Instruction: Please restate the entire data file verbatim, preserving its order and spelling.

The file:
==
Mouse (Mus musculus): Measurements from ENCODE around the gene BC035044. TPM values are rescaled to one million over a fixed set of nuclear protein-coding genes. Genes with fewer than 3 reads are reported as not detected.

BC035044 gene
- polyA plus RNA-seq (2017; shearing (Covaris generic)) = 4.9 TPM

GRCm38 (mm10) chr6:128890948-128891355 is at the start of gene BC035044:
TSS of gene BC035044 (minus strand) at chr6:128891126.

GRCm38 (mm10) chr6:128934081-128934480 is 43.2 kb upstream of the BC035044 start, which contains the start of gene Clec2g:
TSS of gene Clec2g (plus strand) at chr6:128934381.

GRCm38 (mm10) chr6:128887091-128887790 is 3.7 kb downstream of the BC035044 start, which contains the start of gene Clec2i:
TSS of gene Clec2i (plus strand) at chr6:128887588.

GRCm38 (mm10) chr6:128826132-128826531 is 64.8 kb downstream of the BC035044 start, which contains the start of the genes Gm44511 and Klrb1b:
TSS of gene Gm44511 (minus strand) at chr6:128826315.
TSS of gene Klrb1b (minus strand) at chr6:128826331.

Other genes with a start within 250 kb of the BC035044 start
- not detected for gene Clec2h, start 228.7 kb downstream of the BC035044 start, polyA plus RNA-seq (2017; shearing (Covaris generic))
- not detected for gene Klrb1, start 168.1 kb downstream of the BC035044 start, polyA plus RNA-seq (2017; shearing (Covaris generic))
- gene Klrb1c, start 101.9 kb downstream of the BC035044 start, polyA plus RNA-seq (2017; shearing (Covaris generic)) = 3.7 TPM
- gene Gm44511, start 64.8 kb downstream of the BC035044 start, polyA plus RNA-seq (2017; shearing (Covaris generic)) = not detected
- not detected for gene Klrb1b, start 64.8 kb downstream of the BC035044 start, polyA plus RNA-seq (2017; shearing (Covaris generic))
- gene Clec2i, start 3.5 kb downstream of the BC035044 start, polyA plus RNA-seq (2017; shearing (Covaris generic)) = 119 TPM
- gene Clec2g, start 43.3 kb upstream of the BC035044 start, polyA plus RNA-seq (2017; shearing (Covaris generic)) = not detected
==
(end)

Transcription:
Mouse (Mus musculus): Measurements from ENCODE around the gene BC035044. TPM values are rescaled to one million over a fixed set of nuclear protein-coding genes. Genes with fewer than 3 reads are reported as not detected.

BC035044 gene
- polyA plus RNA-seq (2017; shearing (Covaris generic)) = 4.9 TPM

GRCm38 (mm10) chr6:128890948-128891355 is at the start of gene BC035044:
TSS of gene BC035044 (minus strand) at chr6:128891126.

GRCm38 (mm10) chr6:128934081-128934480 is 43.2 kb upstream of the BC035044 start, which contains the start of gene Clec2g:
TSS of gene Clec2g (plus strand) at chr6:128934381.

GRCm38 (mm10) chr6:128887091-128887790 is 3.7 kb downstream of the BC035044 start, which contains the start of gene Clec2i:
TSS of gene Clec2i (plus strand) at chr6:128887588.

GRCm38 (mm10) chr6:128826132-128826531 is 64.8 kb downstream of the BC035044 start, which contains the start of the genes Gm44511 and Klrb1b:
TSS of gene Gm44511 (minus strand) at chr6:128826315.
TSS of gene Klrb1b (minus strand) at chr6:128826331.

Other genes with a start within 250 kb of the BC035044 start
- not detected for gene Clec2h, start 228.7 kb downstream of the BC035044 start, polyA plus RNA-seq (2017; shearing (Covaris generic))
- not detected for gene Klrb1, start 168.1 kb downstream of the BC035044 start, polyA plus RNA-seq (2017; shearing (Covaris generic))
- gene Klrb1c, start 101.9 kb downstream of the BC035044 start, polyA plus RNA-seq (2017; shearing (Covaris generic)) = 3.7 TPM
- gene Gm44511, start 64.8 kb downstream of the BC035044 start, polyA plus RNA-seq (2017; shearing (Covaris generic)) = not detected
- not detected for gene Klrb1b, start 64.8 kb downstream of the BC035044 start, polyA plus RNA-seq (2017; shearing (Covaris generic))
- gene Clec2i, start 3.5 kb downstream of the BC035044 start, polyA plus RNA-seq (2017; shearing (Covaris generic)) = 119 TPM
- gene Clec2g, start 43.3 kb upstream of the BC035044 start, polyA plus RNA-seq (2017; shearing (Covaris generic)) = not detected